that after hearing of her plea we immediately snapped into action. So now it is our turn to make a plea. As no 15-year-old should ever have to make
that desperate plea themselves. On
behalf of Teresa and Tia, please, share this post far and wide. Help us find a family so Teresa never has to
make another plea for one again.
Teresa (15 ½) and Tia (12) are sweet, bonded sisters who are physically healthy. Tia does have some cognitive delays, and both have experienced trauma in their past. These sisters want nothing more than to be chosen, to be loved, and to be cherished by a family. We know their family is out there! Please help us find them! Teresa and Tia’s host Mom is happy to chat with any eligible, interested family to share about their experience hosting these precious girls.
June is Apert Awareness Month! In honor of these amazing children, we are thrilled to be able to offer a $1,000 grant to any eligible family who commits to adopting a child with Apert in the month of June! Apert syndrome is a genetic disorder characterized by craniofacial differences, as well as often syndactyly of fingers and toes.
Over the years, Madison Adoption Associates has found forever families for several children with Apert syndrome – one those families is the Singleton family! And we are honored to have Amie share her experience with you all about adopting a precious boy from China who just so happens to have Apert syndrome.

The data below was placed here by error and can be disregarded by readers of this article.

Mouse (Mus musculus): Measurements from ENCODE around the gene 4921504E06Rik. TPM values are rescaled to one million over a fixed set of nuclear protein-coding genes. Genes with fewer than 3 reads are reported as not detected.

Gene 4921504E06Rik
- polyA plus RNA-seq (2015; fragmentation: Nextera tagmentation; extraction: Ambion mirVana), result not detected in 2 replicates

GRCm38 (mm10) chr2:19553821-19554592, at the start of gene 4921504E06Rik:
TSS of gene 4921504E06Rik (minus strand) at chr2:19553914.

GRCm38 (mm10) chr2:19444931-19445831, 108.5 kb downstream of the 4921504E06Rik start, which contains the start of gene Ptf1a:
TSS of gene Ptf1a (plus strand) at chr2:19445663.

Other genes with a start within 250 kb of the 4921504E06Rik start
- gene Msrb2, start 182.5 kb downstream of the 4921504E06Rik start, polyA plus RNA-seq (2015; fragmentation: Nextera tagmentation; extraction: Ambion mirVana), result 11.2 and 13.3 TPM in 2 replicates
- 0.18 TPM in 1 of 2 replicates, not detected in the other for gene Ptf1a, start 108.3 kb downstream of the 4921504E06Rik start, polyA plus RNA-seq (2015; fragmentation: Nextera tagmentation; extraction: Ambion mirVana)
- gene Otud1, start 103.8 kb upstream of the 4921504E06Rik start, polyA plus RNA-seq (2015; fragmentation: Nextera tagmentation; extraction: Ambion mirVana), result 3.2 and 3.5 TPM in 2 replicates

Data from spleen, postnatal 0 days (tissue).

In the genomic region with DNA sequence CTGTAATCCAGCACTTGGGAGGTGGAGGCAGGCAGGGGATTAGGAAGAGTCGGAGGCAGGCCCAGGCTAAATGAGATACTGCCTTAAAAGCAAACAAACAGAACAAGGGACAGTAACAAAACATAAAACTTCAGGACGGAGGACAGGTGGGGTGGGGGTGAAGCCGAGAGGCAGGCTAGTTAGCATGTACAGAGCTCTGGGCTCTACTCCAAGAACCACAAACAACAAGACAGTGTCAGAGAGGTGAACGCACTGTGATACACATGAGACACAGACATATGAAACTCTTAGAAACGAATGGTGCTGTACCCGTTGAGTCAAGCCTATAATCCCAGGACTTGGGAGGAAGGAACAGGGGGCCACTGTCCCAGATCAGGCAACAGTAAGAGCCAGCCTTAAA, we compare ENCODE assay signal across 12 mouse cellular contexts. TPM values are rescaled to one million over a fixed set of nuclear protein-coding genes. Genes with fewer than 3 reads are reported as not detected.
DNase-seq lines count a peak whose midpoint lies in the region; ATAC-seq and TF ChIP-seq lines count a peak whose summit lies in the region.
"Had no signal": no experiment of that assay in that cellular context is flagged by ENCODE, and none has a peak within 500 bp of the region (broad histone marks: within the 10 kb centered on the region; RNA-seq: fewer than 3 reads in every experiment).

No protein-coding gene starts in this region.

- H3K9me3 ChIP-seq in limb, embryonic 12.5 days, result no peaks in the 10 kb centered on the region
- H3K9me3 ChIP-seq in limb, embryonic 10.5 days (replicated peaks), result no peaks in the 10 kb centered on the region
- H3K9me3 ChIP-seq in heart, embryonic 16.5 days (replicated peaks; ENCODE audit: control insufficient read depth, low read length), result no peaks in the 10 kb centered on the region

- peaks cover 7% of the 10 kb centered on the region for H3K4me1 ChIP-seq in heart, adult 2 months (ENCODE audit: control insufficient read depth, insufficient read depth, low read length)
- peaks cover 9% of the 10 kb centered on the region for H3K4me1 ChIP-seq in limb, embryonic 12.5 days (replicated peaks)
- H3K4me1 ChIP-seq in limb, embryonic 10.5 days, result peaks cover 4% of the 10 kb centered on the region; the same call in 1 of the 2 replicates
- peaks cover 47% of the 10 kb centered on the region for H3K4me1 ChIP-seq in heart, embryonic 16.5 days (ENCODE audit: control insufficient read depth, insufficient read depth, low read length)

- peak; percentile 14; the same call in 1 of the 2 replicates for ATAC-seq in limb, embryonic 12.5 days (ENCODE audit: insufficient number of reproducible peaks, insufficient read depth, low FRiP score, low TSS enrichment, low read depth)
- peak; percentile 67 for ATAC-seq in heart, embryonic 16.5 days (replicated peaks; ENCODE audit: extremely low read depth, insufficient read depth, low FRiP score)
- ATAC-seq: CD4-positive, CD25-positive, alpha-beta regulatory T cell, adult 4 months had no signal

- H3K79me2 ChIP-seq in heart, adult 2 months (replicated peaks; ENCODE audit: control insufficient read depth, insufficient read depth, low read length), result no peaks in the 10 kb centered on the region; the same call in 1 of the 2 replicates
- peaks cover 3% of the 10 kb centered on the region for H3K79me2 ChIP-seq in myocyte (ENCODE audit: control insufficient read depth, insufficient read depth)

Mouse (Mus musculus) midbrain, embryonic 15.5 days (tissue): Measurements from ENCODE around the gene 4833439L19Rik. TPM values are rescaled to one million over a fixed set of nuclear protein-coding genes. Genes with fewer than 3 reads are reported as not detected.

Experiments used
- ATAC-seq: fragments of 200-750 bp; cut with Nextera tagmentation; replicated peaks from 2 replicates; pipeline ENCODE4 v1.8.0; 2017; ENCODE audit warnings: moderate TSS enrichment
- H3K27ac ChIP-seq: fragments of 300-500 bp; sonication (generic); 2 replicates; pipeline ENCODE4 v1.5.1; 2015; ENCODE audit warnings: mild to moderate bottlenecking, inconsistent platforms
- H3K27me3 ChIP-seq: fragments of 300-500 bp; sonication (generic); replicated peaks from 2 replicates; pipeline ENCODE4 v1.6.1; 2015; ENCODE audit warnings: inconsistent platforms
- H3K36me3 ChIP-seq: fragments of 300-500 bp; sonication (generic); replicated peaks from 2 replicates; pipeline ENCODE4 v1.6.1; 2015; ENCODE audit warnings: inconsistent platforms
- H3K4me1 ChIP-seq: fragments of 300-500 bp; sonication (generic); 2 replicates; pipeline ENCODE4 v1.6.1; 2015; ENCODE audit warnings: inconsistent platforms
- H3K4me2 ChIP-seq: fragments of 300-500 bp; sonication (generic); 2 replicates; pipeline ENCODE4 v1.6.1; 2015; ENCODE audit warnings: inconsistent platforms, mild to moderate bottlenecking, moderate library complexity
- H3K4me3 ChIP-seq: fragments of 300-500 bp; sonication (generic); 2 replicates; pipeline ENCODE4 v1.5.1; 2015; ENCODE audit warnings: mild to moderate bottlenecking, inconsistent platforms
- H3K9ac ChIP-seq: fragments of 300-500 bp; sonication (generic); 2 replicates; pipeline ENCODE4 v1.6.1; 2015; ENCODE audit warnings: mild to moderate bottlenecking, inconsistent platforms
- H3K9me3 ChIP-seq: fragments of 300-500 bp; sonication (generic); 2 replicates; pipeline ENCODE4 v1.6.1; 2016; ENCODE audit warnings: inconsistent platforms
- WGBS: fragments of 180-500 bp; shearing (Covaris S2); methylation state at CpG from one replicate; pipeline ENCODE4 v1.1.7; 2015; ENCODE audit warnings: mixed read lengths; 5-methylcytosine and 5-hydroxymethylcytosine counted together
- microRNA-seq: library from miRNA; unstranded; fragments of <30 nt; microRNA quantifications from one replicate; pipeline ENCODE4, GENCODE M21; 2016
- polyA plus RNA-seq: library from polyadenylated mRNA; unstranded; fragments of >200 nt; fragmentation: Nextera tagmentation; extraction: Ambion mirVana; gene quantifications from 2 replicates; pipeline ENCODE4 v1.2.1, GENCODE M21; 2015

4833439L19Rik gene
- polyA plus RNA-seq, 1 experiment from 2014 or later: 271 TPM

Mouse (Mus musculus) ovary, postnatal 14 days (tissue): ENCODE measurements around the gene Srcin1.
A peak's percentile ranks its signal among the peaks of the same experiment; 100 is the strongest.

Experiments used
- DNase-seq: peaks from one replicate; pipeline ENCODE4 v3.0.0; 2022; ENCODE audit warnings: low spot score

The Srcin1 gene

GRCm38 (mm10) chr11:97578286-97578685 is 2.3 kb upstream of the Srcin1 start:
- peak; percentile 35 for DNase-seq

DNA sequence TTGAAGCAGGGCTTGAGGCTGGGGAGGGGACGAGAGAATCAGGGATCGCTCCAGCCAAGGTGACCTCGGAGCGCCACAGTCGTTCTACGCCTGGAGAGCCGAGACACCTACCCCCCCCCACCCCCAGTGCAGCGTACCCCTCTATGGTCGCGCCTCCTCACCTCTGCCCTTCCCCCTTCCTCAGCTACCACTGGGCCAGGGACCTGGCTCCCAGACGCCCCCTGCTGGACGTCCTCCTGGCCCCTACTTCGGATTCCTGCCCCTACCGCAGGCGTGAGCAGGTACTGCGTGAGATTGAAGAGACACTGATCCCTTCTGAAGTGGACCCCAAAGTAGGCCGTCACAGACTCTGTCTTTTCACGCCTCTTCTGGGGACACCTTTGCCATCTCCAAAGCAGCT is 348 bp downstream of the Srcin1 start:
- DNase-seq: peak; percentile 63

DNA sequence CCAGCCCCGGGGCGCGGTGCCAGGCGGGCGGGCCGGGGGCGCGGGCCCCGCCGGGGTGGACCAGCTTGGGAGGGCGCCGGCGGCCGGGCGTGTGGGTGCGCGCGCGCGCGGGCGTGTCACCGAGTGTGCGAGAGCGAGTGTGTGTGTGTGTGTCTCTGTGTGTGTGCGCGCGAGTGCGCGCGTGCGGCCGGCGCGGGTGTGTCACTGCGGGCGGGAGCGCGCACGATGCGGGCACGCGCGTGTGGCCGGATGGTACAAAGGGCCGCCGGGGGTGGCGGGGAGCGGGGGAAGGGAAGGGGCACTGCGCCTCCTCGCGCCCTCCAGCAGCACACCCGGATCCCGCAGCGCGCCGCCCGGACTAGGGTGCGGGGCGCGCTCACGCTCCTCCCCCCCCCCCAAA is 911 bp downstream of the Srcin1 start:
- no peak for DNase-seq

Thank you Amie, Jean, and James!!
Please ‘meet’ Ramona, Harley, and Daisy. Three amazing children who do not let having Apert syndrome slow them down! These kiddos are full of life! The only thing they are lacking is a family.
Interested in learning more about Harley, Daisy, Ramona, and other children with Apert syndrome available for adoption? Please complete our Prospective Adoptive Parent form to learn more! Or visit our website for more information.
Last night, my daughter fell asleep on my chest. Maybe not all that notable, except that she’s not a baby, she’s six years old. She still needs my husband or I to stay with her until she falls asleep, but last night she crawled on top of me, stomach to stomach, head on my chest, and fell asleep. It was so very sweet (though difficult to escape from!), but mostly, it reminded me how very little she still is. I get at least one piece of artwork from her every day, usually a picture of our family. She loves to hold hands and snuggle. Her favorite outfits these days are too-big t-shirts from her dad’s childhood, paired with jeans so she can stick her hands in her pockets and proclaim “Look, I’m Daddy!” as she struts around the room. When her dad and I both join in a silly dance game with her, she positively beams up at us, so happy just to be with her family. I’m often struck by how much she’s growing up, but truly, six years old is still so little. Six is running in the sprinklers, building forts, playing with baby dolls and believing in magic.